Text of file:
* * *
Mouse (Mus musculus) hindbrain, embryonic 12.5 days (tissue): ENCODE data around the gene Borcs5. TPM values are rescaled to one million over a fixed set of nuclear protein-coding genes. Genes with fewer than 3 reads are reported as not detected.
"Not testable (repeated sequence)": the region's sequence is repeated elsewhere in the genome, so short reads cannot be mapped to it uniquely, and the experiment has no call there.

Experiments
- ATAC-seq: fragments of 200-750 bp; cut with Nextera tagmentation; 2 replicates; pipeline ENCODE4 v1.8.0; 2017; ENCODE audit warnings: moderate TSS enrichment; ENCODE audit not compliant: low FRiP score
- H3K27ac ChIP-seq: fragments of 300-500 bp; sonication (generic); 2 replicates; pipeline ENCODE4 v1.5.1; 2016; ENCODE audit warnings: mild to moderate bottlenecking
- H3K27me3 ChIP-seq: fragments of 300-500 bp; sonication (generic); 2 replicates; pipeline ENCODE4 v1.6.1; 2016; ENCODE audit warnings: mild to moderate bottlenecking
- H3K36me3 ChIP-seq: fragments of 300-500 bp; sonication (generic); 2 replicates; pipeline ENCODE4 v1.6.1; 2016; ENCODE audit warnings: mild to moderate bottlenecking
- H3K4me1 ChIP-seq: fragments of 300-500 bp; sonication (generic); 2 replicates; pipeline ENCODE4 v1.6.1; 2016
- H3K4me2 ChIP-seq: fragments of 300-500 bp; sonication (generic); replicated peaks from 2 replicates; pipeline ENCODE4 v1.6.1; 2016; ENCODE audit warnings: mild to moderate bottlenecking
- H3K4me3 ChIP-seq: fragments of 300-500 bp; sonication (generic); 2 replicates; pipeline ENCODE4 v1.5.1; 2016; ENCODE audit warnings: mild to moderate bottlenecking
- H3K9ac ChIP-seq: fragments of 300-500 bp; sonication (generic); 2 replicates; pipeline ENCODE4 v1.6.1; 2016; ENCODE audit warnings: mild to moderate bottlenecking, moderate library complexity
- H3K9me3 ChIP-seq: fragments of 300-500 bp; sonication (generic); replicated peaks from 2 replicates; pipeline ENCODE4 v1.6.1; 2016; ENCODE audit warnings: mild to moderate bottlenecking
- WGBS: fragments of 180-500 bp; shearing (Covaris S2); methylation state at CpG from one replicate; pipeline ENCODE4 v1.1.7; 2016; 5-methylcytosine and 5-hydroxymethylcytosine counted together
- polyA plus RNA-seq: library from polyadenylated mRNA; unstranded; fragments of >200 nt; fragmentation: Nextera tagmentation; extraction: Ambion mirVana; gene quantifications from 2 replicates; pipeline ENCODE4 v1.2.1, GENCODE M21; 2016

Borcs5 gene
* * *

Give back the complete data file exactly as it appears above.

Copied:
Mouse (Mus musculus) hindbrain, embryonic 12.5 days (tissue): ENCODE data around the gene Borcs5. TPM values are rescaled to one million over a fixed set of nuclear protein-coding genes. Genes with fewer than 3 reads are reported as not detected.
"Not testable (repeated sequence)": the region's sequence is repeated elsewhere in the genome, so short reads cannot be mapped to it uniquely, and the experiment has no call there.

Experiments
- ATAC-seq: fragments of 200-750 bp; cut with Nextera tagmentation; 2 replicates; pipeline ENCODE4 v1.8.0; 2017; ENCODE audit warnings: moderate TSS enrichment; ENCODE audit not compliant: low FRiP score
- H3K27ac ChIP-seq: fragments of 300-500 bp; sonication (generic); 2 replicates; pipeline ENCODE4 v1.5.1; 2016; ENCODE audit warnings: mild to moderate bottlenecking
- H3K27me3 ChIP-seq: fragments of 300-500 bp; sonication (generic); 2 replicates; pipeline ENCODE4 v1.6.1; 2016; ENCODE audit warnings: mild to moderate bottlenecking
- H3K36me3 ChIP-seq: fragments of 300-500 bp; sonication (generic); 2 replicates; pipeline ENCODE4 v1.6.1; 2016; ENCODE audit warnings: mild to moderate bottlenecking
- H3K4me1 ChIP-seq: fragments of 300-500 bp; sonication (generic); 2 replicates; pipeline ENCODE4 v1.6.1; 2016
- H3K4me2 ChIP-seq: fragments of 300-500 bp; sonication (generic); replicated peaks from 2 replicates; pipeline ENCODE4 v1.6.1; 2016; ENCODE audit warnings: mild to moderate bottlenecking
- H3K4me3 ChIP-seq: fragments of 300-500 bp; sonication (generic); 2 replicates; pipeline ENCODE4 v1.5.1; 2016; ENCODE audit warnings: mild to moderate bottlenecking
- H3K9ac ChIP-seq: fragments of 300-500 bp; sonication (generic); 2 replicates; pipeline ENCODE4 v1.6.1; 2016; ENCODE audit warnings: mild to moderate bottlenecking, moderate library complexity
- H3K9me3 ChIP-seq: fragments of 300-500 bp; sonication (generic); replicated peaks from 2 replicates; pipeline ENCODE4 v1.6.1; 2016; ENCODE audit warnings: mild to moderate bottlenecking
- WGBS: fragments of 180-500 bp; shearing (Covaris S2); methylation state at CpG from one replicate; pipeline ENCODE4 v1.1.7; 2016; 5-methylcytosine and 5-hydroxymethylcytosine counted together
- polyA plus RNA-seq: library from polyadenylated mRNA; unstranded; fragments of >200 nt; fragmentation: Nextera tagmentation; extraction: Ambion mirVana; gene quantifications from 2 replicates; pipeline ENCODE4 v1.2.1, GENCODE M21; 2016

Borcs5 gene